Why the ext3 fsck’s after X days or Y mounts?

Reading through my RSS feeds, I came across the following blog post describing one Linux administrator using tune2fs to disable the “please run fsck on this file system after X days or Y mounts.”

I’ve got to admit, this is kind of annoying. I’ve taken production critical Linux boxes down for some maintenance, only to have the downtime extended +15-30 minutes because the file system was configured to run a fsck. Google searching this topic even shows other administrators trying other stupid tactics to avoid the fsck on reboot.

Is there really any value on having fsck run after some period of time? On Unix based systems (and even in Windows), fsck (or chkdisk) only runs when the kernel notices that a file system is in some sort of inconsistent state. So then I ask, why did the Linux community decide to run fsck on file systems in consistent state? ZFS has a “scrub” operation that can be ran against a dataset, but even that is comparing block level checksums. Ext2/3, RiserFS, XFS don’t perform block level checksums (btrfs does) so why the need to run fsck after some period of time? Does running fsck give folks the warm n’ fuzzies that their data is clean, or is there some deeper technical reason why this is scheduled? If you have any answers / historical data, please feel free to share. =)

8 thoughts on “Why the ext3 fsck’s after X days or Y mounts?”

  1. I would imagine that Silent data corruption is one reason why people still won’t turn off fsck checks on boot. The only file system I know of that’s resistant to this is ZFS.

  2. I always thought that it was mostly to perform a regular defrag, but right now I can’t find an official link.
    I am going to keep searching…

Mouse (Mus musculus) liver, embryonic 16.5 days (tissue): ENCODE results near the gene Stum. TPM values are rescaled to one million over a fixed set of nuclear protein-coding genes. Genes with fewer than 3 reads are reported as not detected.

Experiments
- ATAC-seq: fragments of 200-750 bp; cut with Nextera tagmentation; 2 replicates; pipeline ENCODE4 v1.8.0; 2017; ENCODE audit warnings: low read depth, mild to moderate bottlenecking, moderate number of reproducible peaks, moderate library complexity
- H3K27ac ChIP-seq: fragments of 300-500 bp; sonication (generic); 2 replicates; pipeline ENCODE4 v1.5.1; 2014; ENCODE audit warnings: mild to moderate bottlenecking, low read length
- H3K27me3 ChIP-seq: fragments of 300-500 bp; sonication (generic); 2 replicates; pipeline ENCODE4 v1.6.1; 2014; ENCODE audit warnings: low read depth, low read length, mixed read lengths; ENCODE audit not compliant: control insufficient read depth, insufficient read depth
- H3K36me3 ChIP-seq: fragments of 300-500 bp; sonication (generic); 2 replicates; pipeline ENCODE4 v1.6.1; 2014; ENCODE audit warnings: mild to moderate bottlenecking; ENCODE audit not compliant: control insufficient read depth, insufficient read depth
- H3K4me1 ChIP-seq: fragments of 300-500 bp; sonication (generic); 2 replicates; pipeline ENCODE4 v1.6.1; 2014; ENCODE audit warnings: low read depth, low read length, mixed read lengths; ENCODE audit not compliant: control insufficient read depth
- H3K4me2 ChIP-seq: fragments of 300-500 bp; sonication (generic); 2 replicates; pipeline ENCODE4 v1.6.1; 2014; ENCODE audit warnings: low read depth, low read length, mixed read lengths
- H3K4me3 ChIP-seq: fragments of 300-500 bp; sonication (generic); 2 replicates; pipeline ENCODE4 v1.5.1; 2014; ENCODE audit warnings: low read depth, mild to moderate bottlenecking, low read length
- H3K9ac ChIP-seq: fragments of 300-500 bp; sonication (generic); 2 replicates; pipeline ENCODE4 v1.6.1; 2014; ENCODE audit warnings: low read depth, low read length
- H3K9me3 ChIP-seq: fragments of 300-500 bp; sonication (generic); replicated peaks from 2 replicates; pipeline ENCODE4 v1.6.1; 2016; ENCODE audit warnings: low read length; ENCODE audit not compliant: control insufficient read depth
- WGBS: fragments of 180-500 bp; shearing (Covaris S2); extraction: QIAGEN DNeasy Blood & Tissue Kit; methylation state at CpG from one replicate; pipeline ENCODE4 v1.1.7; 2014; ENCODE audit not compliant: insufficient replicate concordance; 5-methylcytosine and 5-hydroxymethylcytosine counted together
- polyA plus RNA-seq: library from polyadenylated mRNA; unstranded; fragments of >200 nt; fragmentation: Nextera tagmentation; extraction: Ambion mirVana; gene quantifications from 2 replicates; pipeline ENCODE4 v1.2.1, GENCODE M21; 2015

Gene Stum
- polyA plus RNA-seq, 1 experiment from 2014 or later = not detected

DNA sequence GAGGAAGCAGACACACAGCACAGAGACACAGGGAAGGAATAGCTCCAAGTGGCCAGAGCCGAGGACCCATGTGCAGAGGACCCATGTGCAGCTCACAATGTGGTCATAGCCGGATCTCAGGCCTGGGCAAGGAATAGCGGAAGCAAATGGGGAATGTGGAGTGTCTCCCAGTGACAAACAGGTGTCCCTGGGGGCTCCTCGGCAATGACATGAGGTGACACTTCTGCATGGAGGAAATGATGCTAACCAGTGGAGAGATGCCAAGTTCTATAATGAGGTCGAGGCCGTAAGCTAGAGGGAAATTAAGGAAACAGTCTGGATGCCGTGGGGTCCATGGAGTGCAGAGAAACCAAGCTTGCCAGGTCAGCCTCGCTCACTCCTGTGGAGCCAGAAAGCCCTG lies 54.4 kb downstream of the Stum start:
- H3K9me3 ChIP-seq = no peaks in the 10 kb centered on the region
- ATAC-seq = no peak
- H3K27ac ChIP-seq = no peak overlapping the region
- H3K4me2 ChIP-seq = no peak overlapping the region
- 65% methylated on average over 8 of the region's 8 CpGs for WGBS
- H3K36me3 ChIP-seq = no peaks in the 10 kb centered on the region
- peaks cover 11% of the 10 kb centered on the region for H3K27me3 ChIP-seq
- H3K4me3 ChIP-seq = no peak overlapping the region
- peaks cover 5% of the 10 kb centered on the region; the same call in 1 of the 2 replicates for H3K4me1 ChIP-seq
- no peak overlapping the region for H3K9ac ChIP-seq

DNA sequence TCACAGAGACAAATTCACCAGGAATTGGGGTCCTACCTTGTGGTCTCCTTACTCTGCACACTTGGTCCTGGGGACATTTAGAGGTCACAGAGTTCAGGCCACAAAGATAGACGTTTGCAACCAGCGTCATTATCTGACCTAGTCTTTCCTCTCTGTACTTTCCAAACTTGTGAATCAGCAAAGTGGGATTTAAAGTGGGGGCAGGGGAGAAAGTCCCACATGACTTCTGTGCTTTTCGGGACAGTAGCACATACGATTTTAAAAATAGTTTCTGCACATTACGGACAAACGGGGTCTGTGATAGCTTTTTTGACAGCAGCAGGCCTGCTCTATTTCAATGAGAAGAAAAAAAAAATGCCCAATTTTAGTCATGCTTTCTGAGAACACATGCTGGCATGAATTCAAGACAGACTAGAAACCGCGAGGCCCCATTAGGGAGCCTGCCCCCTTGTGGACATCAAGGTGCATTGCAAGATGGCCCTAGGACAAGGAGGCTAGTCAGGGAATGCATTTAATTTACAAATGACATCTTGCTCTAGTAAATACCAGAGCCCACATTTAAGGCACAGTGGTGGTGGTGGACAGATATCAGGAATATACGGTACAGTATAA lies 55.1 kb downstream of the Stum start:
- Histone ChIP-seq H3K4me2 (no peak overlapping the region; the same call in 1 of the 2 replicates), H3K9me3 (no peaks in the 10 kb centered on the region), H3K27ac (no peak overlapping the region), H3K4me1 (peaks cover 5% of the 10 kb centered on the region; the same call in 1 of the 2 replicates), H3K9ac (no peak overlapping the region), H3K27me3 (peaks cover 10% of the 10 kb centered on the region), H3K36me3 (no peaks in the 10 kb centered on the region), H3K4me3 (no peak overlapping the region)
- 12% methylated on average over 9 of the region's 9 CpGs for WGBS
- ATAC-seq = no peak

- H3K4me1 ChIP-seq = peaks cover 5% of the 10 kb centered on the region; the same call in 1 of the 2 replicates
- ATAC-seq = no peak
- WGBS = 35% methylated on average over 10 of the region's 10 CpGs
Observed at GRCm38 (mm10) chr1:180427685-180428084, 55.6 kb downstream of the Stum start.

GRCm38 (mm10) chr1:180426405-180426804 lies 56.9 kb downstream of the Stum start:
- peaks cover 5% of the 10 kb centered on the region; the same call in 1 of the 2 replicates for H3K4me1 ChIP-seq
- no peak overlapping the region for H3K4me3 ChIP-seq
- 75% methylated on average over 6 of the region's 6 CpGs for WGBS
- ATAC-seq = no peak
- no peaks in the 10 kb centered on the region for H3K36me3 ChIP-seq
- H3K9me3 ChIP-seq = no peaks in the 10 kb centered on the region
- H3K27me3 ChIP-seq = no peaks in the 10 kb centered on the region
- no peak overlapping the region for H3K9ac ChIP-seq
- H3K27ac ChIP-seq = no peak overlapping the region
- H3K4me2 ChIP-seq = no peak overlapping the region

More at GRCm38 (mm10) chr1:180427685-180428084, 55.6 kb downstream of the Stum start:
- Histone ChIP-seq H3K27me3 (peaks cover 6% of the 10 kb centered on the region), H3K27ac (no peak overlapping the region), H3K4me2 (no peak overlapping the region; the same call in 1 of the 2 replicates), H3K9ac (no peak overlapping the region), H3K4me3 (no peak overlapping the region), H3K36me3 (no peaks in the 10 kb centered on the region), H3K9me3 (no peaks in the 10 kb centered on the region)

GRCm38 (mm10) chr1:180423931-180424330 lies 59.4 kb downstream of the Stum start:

3. Sorry, I was wrong, fsck can’t perform any defrag.

    So I guess the standard setting only makes sense when the file system is mounted without journaling (by default on most distros).

    I personnally use journaling and deactivate any boot scan.

  4. I’ve always assumed it was an artifact of pushing Linux to desktop users, who wouldn’t know how to tell if their filesystem needed checking, let alone how to do it.

  5. Or even simpler…it’s a sensible default that works well for most situations and doesn’t cause undo harm.

    Once upon a time in 2k10…we performed maintenance on 14 hosts at the same time…and they all kicked off a fsck of their SAN-attached LUNs at the same time :(

  6. tune2fs(8) – see below – talks about possible data corruption due to faulty disks, cables and/or memory plus kernel bugs which may corrupt the FS without the kernel noticing it so it would never become visibly dirty to the kernel.

    Though you could still ask yourself if it matters if a fsck is forced because of the n’th mount/reboot while your silent data corruption happened a possibly long time ago…

    You should strongly consider the consequences of disabling mount-count-dependent checking entirely. Bad disk drives, cables, memory, and kernel bugs could all corrupt a filesystem without marking the filesystem dirty or in error. If you are using journaling on your filesystem, your filesystem will never
    be marked dirty, so it will not normally be checked. A filesystem error detected by the kernel will still force an fsck on the
    next reboot, but it may already be too late to prevent data loss at that point.

  7. +15-30 minutes?
    Man, you’re either lucky or have small disks. I have several terabytes on my company fileserver, and I’ll be very happy it the thing will be up and running in 2-3 hours.

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